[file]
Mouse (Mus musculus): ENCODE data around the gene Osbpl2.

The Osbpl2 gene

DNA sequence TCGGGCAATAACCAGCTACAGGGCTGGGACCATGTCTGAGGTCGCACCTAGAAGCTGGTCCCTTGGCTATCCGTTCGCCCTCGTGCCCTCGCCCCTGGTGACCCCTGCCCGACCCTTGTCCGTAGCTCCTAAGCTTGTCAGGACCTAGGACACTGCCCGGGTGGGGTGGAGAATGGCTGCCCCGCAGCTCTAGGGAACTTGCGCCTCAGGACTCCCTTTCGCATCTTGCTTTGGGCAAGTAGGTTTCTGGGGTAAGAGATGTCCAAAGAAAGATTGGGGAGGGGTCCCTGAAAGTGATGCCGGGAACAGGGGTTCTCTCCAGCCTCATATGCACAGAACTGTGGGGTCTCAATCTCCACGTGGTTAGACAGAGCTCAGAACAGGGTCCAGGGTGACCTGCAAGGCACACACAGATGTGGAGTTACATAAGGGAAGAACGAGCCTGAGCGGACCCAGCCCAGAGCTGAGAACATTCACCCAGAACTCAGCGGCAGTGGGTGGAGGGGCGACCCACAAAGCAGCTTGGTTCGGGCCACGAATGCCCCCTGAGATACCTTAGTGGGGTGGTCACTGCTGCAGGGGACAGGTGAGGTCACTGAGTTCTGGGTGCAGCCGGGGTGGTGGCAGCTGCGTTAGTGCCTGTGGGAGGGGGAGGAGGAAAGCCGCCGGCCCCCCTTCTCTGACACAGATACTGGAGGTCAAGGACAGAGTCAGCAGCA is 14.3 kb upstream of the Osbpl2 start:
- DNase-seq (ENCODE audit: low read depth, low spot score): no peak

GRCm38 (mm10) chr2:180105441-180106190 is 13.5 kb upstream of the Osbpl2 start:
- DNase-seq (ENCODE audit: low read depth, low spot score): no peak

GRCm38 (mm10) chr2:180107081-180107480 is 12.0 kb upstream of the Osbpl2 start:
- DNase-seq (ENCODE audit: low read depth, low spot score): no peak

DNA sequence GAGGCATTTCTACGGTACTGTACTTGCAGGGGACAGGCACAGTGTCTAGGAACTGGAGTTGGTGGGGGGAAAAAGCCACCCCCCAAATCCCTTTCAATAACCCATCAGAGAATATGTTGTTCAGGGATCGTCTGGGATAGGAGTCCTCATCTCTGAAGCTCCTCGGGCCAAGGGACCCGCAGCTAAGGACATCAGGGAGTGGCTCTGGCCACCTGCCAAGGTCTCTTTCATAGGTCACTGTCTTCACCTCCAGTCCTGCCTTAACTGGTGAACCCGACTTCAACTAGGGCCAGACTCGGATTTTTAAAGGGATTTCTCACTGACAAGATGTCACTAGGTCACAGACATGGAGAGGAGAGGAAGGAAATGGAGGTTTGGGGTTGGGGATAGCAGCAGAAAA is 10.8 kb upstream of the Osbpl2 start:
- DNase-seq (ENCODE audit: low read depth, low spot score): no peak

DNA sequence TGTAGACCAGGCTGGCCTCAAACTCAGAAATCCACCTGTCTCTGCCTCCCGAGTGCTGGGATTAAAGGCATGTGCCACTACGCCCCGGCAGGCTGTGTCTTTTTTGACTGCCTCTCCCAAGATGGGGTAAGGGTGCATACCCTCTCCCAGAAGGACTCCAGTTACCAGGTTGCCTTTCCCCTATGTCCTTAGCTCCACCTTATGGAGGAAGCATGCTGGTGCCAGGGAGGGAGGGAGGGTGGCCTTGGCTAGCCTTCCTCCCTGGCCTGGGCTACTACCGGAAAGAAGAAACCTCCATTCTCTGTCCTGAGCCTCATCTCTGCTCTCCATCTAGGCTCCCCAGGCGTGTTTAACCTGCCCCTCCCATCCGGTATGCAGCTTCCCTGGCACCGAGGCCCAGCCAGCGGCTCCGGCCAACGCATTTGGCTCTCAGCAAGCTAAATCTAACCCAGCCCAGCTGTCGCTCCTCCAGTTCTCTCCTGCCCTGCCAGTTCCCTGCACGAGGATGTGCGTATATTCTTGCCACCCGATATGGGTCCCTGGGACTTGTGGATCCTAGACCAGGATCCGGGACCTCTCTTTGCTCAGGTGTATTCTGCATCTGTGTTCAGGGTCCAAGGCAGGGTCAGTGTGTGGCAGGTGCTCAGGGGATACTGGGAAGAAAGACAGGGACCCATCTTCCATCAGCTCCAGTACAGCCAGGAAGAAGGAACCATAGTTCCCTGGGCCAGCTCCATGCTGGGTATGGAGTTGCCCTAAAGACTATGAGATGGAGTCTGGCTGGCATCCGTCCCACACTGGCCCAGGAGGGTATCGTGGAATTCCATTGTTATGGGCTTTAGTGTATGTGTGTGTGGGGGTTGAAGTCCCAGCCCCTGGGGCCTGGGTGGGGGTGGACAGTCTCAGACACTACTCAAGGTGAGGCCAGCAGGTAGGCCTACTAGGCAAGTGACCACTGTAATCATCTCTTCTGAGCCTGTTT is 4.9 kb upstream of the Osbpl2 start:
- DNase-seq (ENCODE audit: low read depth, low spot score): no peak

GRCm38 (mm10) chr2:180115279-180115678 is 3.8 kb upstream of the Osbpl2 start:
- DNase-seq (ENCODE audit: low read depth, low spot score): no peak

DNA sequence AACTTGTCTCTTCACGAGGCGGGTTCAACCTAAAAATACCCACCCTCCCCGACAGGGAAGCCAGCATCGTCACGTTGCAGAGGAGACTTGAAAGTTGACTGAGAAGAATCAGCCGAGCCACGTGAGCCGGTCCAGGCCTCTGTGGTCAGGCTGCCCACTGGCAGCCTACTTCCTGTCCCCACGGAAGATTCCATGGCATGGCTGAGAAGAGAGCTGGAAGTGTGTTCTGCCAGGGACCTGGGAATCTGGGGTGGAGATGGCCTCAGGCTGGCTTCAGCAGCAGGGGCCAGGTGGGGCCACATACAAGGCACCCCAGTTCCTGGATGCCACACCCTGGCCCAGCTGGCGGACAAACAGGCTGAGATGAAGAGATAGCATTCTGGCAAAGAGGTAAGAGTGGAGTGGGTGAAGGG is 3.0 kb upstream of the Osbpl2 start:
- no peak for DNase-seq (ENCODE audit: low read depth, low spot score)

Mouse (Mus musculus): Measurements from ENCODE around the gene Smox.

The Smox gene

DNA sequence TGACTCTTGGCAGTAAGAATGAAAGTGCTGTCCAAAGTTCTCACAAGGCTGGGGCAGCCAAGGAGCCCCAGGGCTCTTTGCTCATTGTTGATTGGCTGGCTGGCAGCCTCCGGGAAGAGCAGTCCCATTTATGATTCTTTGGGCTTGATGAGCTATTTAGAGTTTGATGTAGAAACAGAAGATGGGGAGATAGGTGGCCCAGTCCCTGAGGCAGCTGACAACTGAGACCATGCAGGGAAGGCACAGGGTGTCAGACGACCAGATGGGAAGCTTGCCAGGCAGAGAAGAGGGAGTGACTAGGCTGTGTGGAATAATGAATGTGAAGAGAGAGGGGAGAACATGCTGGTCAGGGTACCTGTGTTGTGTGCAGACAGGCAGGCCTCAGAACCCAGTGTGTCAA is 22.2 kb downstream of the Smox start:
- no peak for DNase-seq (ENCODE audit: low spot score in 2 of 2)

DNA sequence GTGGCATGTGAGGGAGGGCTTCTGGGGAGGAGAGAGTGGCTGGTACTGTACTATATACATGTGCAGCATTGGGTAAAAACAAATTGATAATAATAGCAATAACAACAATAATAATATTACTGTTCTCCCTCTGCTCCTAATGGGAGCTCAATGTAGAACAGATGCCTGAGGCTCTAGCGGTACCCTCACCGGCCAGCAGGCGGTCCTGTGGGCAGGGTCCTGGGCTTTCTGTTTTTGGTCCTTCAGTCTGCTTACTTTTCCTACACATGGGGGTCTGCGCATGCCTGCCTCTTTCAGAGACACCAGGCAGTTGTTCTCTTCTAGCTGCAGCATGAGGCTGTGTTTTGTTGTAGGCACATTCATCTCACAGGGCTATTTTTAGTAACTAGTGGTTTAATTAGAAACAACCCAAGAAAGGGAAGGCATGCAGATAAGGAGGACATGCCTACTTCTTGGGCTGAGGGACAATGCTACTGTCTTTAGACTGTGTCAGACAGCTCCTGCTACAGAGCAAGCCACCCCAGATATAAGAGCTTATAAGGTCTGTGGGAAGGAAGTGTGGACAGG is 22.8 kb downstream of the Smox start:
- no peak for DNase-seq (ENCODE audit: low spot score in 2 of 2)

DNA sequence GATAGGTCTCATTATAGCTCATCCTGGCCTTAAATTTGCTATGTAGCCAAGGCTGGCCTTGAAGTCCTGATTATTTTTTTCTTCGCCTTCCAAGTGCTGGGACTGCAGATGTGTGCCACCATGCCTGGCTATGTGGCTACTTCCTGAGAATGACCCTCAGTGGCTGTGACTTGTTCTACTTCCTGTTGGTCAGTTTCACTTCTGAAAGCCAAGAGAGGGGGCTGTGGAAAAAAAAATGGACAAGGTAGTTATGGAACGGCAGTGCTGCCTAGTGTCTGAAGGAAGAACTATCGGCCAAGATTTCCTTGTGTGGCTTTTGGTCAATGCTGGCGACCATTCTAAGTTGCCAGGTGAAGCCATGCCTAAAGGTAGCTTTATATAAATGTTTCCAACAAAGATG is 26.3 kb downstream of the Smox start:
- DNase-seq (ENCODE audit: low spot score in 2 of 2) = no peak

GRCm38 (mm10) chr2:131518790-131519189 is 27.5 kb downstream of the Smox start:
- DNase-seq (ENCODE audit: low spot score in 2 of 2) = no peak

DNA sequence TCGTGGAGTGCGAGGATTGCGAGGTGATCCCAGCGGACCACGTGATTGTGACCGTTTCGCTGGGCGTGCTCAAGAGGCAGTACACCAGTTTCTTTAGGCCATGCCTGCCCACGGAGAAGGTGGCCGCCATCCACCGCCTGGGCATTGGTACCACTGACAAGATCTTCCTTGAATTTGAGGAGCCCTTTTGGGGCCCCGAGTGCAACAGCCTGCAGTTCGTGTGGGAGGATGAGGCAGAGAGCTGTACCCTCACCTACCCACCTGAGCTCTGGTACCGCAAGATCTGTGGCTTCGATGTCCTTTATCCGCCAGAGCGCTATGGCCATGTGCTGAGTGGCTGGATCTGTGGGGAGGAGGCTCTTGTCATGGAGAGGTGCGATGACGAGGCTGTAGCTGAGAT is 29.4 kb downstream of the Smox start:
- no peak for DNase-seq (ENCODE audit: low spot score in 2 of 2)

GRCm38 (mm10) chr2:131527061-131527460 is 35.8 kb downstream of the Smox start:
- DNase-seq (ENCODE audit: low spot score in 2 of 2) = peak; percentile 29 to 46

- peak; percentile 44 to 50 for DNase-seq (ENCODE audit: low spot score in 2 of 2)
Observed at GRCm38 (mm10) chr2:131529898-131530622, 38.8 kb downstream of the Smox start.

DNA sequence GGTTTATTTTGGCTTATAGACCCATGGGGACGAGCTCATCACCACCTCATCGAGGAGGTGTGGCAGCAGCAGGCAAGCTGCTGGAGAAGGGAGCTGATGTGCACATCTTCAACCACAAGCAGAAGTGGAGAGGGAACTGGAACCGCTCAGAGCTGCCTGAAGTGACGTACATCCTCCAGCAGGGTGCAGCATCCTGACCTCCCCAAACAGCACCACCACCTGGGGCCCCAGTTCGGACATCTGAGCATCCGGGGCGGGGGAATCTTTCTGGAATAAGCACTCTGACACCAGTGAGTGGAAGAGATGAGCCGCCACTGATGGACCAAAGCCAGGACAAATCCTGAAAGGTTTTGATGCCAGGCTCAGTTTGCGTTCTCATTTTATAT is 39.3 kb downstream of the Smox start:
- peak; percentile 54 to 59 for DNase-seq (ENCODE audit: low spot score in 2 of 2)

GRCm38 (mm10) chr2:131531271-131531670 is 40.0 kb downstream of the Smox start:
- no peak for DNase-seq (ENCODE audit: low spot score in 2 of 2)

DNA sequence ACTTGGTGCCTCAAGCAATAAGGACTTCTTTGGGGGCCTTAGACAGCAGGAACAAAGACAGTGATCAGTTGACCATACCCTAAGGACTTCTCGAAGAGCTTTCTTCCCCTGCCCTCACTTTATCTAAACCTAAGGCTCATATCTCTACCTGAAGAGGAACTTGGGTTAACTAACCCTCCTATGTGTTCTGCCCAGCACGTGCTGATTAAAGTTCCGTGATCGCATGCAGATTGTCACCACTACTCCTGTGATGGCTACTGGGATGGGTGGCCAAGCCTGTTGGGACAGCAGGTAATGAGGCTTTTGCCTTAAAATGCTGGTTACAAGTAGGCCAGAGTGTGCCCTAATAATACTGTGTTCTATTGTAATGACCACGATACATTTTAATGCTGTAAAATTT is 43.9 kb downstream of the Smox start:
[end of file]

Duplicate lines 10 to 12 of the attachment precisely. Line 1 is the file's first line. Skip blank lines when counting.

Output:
- DNase-seq (ENCODE audit: low read depth, low spot score): no peak

DNA sequence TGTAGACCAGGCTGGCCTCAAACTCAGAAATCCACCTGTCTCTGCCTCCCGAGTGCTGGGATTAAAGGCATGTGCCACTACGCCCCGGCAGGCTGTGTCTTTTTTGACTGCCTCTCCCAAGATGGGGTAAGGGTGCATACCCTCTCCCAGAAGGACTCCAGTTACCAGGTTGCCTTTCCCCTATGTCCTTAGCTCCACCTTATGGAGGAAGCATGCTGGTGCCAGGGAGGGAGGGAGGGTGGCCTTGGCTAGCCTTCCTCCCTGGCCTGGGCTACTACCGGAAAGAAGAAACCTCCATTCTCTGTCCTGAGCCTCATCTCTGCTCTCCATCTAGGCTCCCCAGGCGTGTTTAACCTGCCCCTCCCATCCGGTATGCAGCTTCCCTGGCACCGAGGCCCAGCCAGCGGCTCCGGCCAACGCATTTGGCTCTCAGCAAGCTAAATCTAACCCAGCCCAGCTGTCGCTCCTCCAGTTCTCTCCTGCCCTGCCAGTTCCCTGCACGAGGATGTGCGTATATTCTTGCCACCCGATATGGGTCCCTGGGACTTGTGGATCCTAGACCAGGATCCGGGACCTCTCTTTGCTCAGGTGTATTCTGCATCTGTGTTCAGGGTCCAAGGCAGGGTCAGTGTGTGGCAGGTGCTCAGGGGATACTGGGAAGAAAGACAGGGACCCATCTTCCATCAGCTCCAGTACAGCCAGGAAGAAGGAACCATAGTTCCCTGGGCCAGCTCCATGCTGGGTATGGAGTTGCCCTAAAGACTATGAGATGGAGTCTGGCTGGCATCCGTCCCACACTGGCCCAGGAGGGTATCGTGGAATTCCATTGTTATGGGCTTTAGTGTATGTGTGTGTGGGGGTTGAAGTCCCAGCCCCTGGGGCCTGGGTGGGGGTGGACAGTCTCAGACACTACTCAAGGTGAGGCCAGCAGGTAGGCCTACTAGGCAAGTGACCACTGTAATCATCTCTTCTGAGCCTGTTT is 4.9 kb upstream of the Osbpl2 start:
- DNase-seq (ENCODE audit: low read depth, low spot score): no peak